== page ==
“The antisemitism I think is pretty universal,” Tamkin told JI. “I think part of the reason the conspiracy theories work so well and are so effective is because he’s Jewish…. I think it’s very hard to disentangle the antisemitism from these conspiracy theories because they prey on people’s preexisting prejudices.”
The most insidious of these theories, she posits, is the debunked claim that Soros collaborated with the Nazis when he was a 14-year-old boy in Hungary.
“Every time somebody says that to me I kind of am shocked anew,” Tamkin said. “To accuse somebody who had to hide out as a very young teenager under a different name and whose father secured documents for his family and for friends as they just tried to survive this atrocious moment in history — to then say to that person, ‘oh well you were collaborating with the Nazis,’ is just so ugly to me.”
In the book, Tamkin also explores Soros’s reluctance to fund Jewish organizations, stemming, she believes, in part from an experience with The Jewish Board of Guardians in London in the late 1940s. Soros was first turned down for assistance by the charity, and then successfully lied to them in order to receive funds.
“He had this negative experience early on with Jewish charities,” Tamkin said. But more broadly, she pointed out, his spending habits reflected the lessons he took away from the persecution he experienced both before and during the Holocaust in Hungary. “His takeaway from being persecuted for his identity was to look at universal suffering,” the author said. “To him, that was his understanding of ‘this is what my Jewish identity means. It means that I was persecuted and I want to help others who are persecuted regardless of their race, religion or ethnicity.’”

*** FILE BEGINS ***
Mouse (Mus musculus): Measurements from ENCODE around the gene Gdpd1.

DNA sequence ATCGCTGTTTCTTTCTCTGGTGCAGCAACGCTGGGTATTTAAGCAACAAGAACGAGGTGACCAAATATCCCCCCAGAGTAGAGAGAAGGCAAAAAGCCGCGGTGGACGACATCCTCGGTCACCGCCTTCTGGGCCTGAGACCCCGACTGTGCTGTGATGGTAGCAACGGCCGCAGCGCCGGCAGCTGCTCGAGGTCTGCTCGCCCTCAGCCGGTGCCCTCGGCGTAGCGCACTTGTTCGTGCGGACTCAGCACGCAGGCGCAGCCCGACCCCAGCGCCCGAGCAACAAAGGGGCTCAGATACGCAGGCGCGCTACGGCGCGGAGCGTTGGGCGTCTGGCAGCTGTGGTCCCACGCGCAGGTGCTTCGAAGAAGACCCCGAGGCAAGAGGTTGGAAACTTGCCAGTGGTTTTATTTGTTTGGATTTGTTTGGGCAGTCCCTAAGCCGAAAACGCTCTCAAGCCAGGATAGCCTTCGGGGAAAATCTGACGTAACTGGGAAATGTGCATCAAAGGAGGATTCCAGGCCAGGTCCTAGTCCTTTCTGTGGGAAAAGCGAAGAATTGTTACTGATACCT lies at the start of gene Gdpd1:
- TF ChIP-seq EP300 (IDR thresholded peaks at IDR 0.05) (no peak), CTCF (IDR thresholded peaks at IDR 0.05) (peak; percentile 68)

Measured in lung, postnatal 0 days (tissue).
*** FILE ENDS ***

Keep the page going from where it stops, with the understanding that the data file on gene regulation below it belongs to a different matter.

Soros made a rare exception in 1992, when he gave $50,000 to a Jewish humanitarian organization in Sarajevo, reports Tamkin. But, the head of the organization noted, Soros made him promise that the funds would benefit Jews and non-Jews alike.
More recently, Soros has also given small sums to left-wing Israeli groups, including J Street and the New Israel Fund. He has been harshly critical of Israeli activity, labeled Israel as a “perpetrator of violence” and has called on the U.S. and Israel to recognize and negotiate with Hamas.
It is that activity that has fueled criticism and sometimes conspiracy theories from Israeli Prime Minister Benjamin Netanyahu and other Israeli government officials. Netanyahu, Tamkin says, was the one who introduced Hungarian Prime Minister Viktor Orban — who has waged a long, antisemitic campaign against Soros — to Republican political strategist Arthur Finkelstein, who helped craft Orban’s anti-Soros messaging.
Tamkin is careful to note that Netanyahu’s support of Soros-bashing does not mean the conspiracy theories are not antisemitic.
“When someone like Netanyahu gives the green light to Orban to use antisemitic conspiracy theories, it basically says that there’s one understanding of how you can be a Jewish person,” said Tamkin. “And if you’re not that, then we can use this language against you and not feel like it’s our responsibility.”